These are followed by shining purple fruits loved by pheasants, hence the common name: “Pheasant Berry”. Look for the variety Golden Lanterns with soft golden yellow leaves. It’s perfect to brighten up a shady corner.
Leycesteria is ideal to plant with red-barked dogwoods.All cornus grown for their winter stems do well on clay and are also valuable for sticky, wet sites.
A combination of these two plants with symphoricarpus, the snowberry is ideal where gardening is impossible, on a heavy clay bank for example.
When it comes to evergreens those hardy favourites come to the fore: choisya, aucuba and Viburnum tinus. All of these do well in sun as well as shade and provide important structure on the heaviest of soils.
Mahonias also do well on clay and provide cheering winter and early spring colour. Their yellow flowers combine well with the golden variegations of spotted laurels.
Clay soils are often neutral to acid and in these conditions the hardy hybrid rhododendrons will thrive. R. ‘Cunningham’s White’ is an old variety with dark green foliage and the palest mauve flowers that fade to white.
It is incredibly hardy and will even tolerate slightly alkaline conditions. For a dark red ‘Nova Zembla’ is a great choice: upright growth with deep red, weather resistant blooms.
All deciduous magnolias grow well on clay. For smaller gardens Magnolia stellata is the natural choice and it performs reliably with a wonderful display of starry, shining blooms from early spring. The grey, catkin-like buds are attractive in winter.
For larger spaces choose one of the cultivars of Magnolia soulangeana, however this grows best in neutral to acid clay.
For late summer flowers the hardy hibiscus are reliable, even if they are late to break into leaf at the beginning of the season. They grow well on clay, the foliage stays green and healthy and the flowers can be superb. Hibiscus syriacus ‘Hamabo is one of the best.
Other good shrubs to grow on clay soils:
Planting on clay can be difficult
It is really important to dig as large a planting hole as you can. Mix plenty of planting compost with the soil before you replace it around the plant to acclimatise the roots to their new home.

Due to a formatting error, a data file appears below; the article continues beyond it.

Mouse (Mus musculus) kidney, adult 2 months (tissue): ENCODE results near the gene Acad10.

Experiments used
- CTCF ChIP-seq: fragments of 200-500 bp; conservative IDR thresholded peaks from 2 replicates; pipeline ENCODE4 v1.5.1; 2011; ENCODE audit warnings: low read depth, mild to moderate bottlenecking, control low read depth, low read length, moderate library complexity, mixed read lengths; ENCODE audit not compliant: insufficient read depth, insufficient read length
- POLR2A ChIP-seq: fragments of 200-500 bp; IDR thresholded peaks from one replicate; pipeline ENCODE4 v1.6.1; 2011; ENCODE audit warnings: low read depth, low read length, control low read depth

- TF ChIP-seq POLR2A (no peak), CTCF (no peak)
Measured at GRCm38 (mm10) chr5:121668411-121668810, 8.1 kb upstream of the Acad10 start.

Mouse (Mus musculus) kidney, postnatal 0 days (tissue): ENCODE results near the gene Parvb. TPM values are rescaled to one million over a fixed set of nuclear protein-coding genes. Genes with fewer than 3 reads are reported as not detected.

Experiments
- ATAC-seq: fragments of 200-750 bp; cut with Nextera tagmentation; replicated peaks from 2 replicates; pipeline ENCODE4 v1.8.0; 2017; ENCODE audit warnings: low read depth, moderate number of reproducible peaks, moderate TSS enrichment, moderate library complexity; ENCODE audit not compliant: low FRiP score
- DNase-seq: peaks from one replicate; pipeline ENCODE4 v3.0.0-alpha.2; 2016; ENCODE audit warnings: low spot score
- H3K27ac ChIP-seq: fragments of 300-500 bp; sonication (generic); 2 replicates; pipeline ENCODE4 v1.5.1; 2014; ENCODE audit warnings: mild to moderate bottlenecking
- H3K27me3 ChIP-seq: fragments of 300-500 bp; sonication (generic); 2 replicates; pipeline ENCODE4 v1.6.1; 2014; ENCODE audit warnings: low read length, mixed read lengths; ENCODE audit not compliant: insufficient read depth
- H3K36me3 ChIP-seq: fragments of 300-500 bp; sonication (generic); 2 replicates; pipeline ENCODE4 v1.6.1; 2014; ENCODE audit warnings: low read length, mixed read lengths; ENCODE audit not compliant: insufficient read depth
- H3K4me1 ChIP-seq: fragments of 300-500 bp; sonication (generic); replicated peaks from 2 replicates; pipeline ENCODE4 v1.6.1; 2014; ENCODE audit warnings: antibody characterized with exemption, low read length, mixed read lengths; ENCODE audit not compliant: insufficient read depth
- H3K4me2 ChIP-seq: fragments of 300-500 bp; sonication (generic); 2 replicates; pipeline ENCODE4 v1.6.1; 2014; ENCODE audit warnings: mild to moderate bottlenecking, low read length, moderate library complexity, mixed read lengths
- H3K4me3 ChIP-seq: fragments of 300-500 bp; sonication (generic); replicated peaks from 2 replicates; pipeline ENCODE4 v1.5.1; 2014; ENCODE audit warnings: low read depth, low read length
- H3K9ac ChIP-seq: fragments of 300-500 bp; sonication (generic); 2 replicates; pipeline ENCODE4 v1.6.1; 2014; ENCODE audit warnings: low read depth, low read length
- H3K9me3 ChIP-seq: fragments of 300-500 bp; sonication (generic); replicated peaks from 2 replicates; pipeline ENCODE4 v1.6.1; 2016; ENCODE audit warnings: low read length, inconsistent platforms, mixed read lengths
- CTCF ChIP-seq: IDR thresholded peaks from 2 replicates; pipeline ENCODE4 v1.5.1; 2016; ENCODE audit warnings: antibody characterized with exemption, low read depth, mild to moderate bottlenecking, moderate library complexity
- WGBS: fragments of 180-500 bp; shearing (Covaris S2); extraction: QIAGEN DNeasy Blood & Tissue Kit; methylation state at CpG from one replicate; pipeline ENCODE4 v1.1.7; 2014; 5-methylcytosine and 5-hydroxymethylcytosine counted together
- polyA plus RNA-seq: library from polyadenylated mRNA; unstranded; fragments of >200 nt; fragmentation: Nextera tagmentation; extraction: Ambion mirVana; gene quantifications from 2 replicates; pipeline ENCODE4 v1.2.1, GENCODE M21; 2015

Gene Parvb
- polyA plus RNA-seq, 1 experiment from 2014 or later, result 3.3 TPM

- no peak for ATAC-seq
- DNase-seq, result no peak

Clay soils can dry out and bake hard in the summer. Early autumn is therefore the best time to plant, to give the shrub longer to establish. Planting in spring may be difficult if the ground is wet and heavy.
Do remember that shrubs grown on clay have great stability, the weight of the soil keeps the roots firm and the plants rarely suffer from wind-rock. When shrubs are established little further maintenance or cultivation is needed.
A well known gardener said: “If you have free draining acid, sandy soil, plant rhododendrons; if you have chalk plant clematis; if you have clay move!”
What he should have said was: If you have clay, you will have to make the best of it by choosing the right plants.
I always emphasise that if you say “clay” with a smile on your face it sounds so much nicer.
Flowering plants for damp shade
If you have a damp, shady corner in your garden, don’t worry. Plenty of plants thrive in these conditions. From tall, majestic angelica, to low-growing candelabra primulas, there’s a wide range to choose from to brighten up your shady spot.
Discover beautiful flowering plants to grow in damp shade, below.
- Best fruit crops for shade
- Herbs for shade
- The best shade-loving plants
- Foliage plants for damp shade
A great architectural plant, Angelica archangelica has deep-cut foliage and huge, rounded, bright green flowerheads. It self-seeds readily after flowering.
In summer, the wiry stems of astilbes hold plume-like flowerheads of this easy-to-grow perennial. Provided the soil is moist, astilbes are happy in partial shade. Pink, red and white varieties are available.
With arching stems of nodding, heart-shaped flowers, Lamprocapnos (formerly Dicentra) spectablis is an elegant perennial, perfect for brightening up a damp, shady corner.
Reliably tough, even in poor soil, Brunnera macrophylla shows its daintier side when sprays of forget-me-not flowers shimmer over its bristly green leaves in spring.
Our native cowslip, Primula veris, looks great planted in woodland or naturalised in grass beneath trees.
Swept-back petals give great character to graceful dog’s tooth violet, Erythronium. It thrives in cool, shady conditions and moist, humus-rich soil.
A dramatic foliage plant, Rodgersia, has cream flower plumes that turn bronzy in autumn, against deeply ribbed foliage. It favours constantly moist conditions.
With arching stems and delicate flowers, Polygonatum x hybridum is an elegant choice for a shady spot. This perennial likes moist, humus-rich soil.
A North American woodland perennial, Trillium erectum bears large leaves that frame its striking wine-red (occasionally white or yellow) flowers. It does best in shade in humus-rich, damp soil.
These stunning perennials are at home in moist soil and partial shade. Candelabra primulas to grow include Primula beesiana and Primula chungensis.
Plants for Clay Soil
This generalized list is a starting point for finding plants for your clay soil garden. While the plants listed prefer or tolerate clay conditions, it’s always good to amend the soil with compost on a routine basis to provide nutrients for the plants.
Wait! Before You Plant…
Always check first that plants are:
- Recommended for your growing zone.
- Not invasive in your area.
- Suit your growing conditions (sun, soil, water).
- Can cope with your specific location and weather conditions (e.g. high winds).
The growing zones and conditions listed are general. Each species or hybrid may have unique needs which you can find on the plant tag.